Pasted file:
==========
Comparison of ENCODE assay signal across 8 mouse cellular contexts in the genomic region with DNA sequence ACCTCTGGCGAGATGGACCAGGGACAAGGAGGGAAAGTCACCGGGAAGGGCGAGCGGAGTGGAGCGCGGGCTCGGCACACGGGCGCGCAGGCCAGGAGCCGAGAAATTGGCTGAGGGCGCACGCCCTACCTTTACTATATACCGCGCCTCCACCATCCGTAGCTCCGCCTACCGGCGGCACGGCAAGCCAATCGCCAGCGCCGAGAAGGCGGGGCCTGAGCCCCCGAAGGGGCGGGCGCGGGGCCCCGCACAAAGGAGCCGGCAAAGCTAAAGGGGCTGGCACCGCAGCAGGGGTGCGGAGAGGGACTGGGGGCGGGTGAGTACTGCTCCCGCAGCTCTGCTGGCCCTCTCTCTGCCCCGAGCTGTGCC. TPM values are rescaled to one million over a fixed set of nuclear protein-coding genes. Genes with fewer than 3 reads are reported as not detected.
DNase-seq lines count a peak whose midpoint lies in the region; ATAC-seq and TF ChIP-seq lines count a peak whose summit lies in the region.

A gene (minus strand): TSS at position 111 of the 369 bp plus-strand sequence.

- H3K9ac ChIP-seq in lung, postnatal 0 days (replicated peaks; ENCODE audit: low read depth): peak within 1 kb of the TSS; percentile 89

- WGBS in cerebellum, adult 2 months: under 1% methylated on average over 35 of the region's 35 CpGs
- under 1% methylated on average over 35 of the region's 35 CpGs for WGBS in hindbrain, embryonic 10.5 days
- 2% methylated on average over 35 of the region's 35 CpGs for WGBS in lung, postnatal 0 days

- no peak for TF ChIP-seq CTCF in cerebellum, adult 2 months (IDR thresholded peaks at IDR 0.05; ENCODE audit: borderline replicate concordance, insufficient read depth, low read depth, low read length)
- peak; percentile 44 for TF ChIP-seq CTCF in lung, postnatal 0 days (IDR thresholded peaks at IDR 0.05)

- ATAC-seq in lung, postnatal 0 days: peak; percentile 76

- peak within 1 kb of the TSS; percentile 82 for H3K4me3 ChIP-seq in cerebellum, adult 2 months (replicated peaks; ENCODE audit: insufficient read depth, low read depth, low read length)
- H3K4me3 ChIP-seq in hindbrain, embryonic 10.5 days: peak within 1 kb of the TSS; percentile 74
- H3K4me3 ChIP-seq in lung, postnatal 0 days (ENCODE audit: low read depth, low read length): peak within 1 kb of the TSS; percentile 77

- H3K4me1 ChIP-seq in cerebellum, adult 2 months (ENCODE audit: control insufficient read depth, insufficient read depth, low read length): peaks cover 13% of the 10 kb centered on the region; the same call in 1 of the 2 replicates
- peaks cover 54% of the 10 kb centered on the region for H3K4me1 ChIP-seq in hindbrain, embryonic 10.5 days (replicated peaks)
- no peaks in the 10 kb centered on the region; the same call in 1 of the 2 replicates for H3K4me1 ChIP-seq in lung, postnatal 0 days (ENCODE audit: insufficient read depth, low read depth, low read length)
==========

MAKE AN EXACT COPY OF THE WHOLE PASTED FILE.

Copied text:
Comparison of ENCODE assay signal across 8 mouse cellular contexts in the genomic region with DNA sequence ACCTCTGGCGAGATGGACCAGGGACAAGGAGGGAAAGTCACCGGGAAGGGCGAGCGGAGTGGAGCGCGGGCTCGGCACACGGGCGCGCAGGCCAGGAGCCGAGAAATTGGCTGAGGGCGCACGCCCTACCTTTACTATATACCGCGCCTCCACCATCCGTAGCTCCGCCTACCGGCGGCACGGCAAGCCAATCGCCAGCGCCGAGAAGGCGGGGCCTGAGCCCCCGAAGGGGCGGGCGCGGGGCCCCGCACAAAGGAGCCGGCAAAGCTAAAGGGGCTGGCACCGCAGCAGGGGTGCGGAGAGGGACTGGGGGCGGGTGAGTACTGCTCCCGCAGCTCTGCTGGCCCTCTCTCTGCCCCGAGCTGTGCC. TPM values are rescaled to one million over a fixed set of nuclear protein-coding genes. Genes with fewer than 3 reads are reported as not detected.
DNase-seq lines count a peak whose midpoint lies in the region; ATAC-seq and TF ChIP-seq lines count a peak whose summit lies in the region.

A gene (minus strand): TSS at position 111 of the 369 bp plus-strand sequence.

- H3K9ac ChIP-seq in lung, postnatal 0 days (replicated peaks; ENCODE audit: low read depth): peak within 1 kb of the TSS; percentile 89

- WGBS in cerebellum, adult 2 months: under 1% methylated on average over 35 of the region's 35 CpGs
- under 1% methylated on average over 35 of the region's 35 CpGs for WGBS in hindbrain, embryonic 10.5 days
- 2% methylated on average over 35 of the region's 35 CpGs for WGBS in lung, postnatal 0 days

- no peak for TF ChIP-seq CTCF in cerebellum, adult 2 months (IDR thresholded peaks at IDR 0.05; ENCODE audit: borderline replicate concordance, insufficient read depth, low read depth, low read length)
- peak; percentile 44 for TF ChIP-seq CTCF in lung, postnatal 0 days (IDR thresholded peaks at IDR 0.05)

- ATAC-seq in lung, postnatal 0 days: peak; percentile 76

- peak within 1 kb of the TSS; percentile 82 for H3K4me3 ChIP-seq in cerebellum, adult 2 months (replicated peaks; ENCODE audit: insufficient read depth, low read depth, low read length)
- H3K4me3 ChIP-seq in hindbrain, embryonic 10.5 days: peak within 1 kb of the TSS; percentile 74
- H3K4me3 ChIP-seq in lung, postnatal 0 days (ENCODE audit: low read depth, low read length): peak within 1 kb of the TSS; percentile 77

- H3K4me1 ChIP-seq in cerebellum, adult 2 months (ENCODE audit: control insufficient read depth, insufficient read depth, low read length): peaks cover 13% of the 10 kb centered on the region; the same call in 1 of the 2 replicates
- peaks cover 54% of the 10 kb centered on the region for H3K4me1 ChIP-seq in hindbrain, embryonic 10.5 days (replicated peaks)
- no peaks in the 10 kb centered on the region; the same call in 1 of the 2 replicates for H3K4me1 ChIP-seq in lung, postnatal 0 days (ENCODE audit: insufficient read depth, low read depth, low read length)